The ambiguity in your loved one's will may be immediately apparent, or you may only realize there is a potential disagreement about the will's interpretation after talking to other potential legatees or possible heirs. Either way, you may be left with critical questions about the contested will, such as:  How the courts handle a contested will

  • How will a Louisiana court interpret a contested will?
  • What steps should I take to protect my inheritance?
  • When is it time to contact a Louisiana succession lawyer?

What Louisiana Courts Will Consider When Interpreting Contested Wills

According to LA Civil Code 1611, the intent of the testator controls the interpretation of the will. Louisiana statute and case law establish that:

  • If the language in the will is clear, the court may not disregard the language in the will to pursue the spirit of what the testator may have intended, and no other evidence should be considered. If an attorney drafted the will, there is a presumption that the attorney knew the law and clearly expressed the testator's intent when writing the will.
  • The rules for will interpretation only apply if the court can't ascertain the testator's intent from the will's written language.
  • When the written will is ambiguous, the court may use competent evidence to interpret the will.
  • Sometimes, the legal effect of a testamentary term changes after a will is executed. If this happens, the court may consider what the legal term meant when the will was executed to determine the testator's intent.

Thus, when a legacy or other testamentary provision is disputed, the court will consider the testator's intent by first considering the written language of the will and then, if necessary, looking at competent evidence of what the testator intended.

How to Protect Your Rights During a Will Contest

Even if you think the testator's intent is indisputable, there are specific steps you can take to make sure your potential inheritance is protected or that the testator's intent is honored. For example, you can:

  • Gather original testamentary documents. This can include the decedent's last will and testament, any codicils to the last will and testament, and trust documents.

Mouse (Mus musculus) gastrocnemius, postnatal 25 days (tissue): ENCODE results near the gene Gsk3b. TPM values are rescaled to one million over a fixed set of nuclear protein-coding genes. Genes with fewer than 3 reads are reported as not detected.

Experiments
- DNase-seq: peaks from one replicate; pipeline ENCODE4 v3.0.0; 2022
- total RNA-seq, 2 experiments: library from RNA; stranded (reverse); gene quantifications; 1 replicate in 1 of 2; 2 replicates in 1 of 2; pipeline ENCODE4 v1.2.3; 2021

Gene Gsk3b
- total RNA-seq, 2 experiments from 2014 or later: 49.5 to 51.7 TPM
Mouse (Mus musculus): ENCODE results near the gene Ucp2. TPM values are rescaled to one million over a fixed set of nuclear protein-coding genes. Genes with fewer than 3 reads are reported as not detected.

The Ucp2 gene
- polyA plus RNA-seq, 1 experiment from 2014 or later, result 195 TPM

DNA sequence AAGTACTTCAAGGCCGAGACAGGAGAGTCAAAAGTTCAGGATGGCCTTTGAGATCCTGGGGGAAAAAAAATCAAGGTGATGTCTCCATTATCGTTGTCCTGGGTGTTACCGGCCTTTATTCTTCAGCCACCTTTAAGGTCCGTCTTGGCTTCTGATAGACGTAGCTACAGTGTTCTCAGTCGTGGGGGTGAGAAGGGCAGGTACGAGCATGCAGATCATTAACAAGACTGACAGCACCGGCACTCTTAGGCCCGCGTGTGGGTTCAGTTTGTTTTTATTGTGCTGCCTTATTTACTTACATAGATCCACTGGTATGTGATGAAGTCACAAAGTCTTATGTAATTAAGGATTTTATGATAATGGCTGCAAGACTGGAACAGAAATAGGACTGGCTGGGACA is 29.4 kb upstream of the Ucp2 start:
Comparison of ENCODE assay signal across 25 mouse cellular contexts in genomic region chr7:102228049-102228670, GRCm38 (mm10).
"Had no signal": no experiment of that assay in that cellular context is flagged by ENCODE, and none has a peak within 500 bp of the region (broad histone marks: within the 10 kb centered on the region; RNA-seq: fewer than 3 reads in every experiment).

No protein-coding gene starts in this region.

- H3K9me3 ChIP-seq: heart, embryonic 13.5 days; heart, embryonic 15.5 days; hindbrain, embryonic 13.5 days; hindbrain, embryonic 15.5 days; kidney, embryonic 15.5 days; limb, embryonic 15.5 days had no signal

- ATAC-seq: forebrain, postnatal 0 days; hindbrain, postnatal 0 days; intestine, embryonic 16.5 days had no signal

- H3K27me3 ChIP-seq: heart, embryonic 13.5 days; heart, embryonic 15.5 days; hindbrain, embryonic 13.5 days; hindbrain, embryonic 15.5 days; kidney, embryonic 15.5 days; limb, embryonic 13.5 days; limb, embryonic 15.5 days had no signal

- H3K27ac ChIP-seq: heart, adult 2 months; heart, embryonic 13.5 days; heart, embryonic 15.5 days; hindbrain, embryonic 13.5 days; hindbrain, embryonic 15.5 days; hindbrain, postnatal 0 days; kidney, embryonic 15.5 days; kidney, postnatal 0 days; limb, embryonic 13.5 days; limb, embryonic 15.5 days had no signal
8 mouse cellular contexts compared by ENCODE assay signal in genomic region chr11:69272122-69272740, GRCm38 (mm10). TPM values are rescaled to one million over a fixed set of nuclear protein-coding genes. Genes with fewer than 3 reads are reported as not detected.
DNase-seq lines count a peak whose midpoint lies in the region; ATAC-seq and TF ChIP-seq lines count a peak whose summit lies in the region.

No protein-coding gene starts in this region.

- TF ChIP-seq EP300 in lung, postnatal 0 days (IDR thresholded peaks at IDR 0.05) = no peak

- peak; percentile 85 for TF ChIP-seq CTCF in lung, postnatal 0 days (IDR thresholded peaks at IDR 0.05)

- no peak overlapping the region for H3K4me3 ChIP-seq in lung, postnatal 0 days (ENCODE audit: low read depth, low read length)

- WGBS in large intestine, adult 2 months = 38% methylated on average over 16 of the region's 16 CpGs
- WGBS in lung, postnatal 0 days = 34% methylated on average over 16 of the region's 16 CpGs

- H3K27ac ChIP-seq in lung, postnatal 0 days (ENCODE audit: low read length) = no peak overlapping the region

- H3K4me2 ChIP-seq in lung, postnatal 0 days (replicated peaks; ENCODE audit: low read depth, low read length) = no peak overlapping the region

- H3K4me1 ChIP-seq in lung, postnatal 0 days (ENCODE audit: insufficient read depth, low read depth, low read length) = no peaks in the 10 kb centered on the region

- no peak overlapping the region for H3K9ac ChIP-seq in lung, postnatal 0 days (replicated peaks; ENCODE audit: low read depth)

• Be cautious of what you say to other potential legatees or heirs. A dispute with other potential legatees and heirs may be emotionally painful and frustrating. You do not need to engage in these challenging discussions.
  • Protect evidence of the testator's intent. If the testator's intent can't be determined from the plain language of the will, the court will consider other competent evidence to determine the testator's intent. Any other writings or recordings that could be evidence of the testator's intent should be shared with an experienced estate litigation lawyer. Additionally, any witnesses who may speak to the testator's intent should be identified, and those names should be shared with an attorney.
  • Hire an experienced estate litigation lawyer. You do not have to handle this legally and emotionally challenging situation on your own.

When to Contact a Louisiana Estate Litigation Lawyer

Life is hard enough after the death of a loved one. As you mourn, a disputed will may bring more anxiety, uncertainty, and frustration to your life. Our experienced Louisiana estate litigation lawyers are here to help you. It is never too soon to give us a call if you have questions about a will or if you think someone else might challenge the will.

Each year, our estate litigation law firm helps hundreds of Louisiana families handle legally and emotionally complex situations. We can provide you with trustworthy advice about your legal rights and about how to protect those rights. Please call or complete our contact form to learn what we can do for you.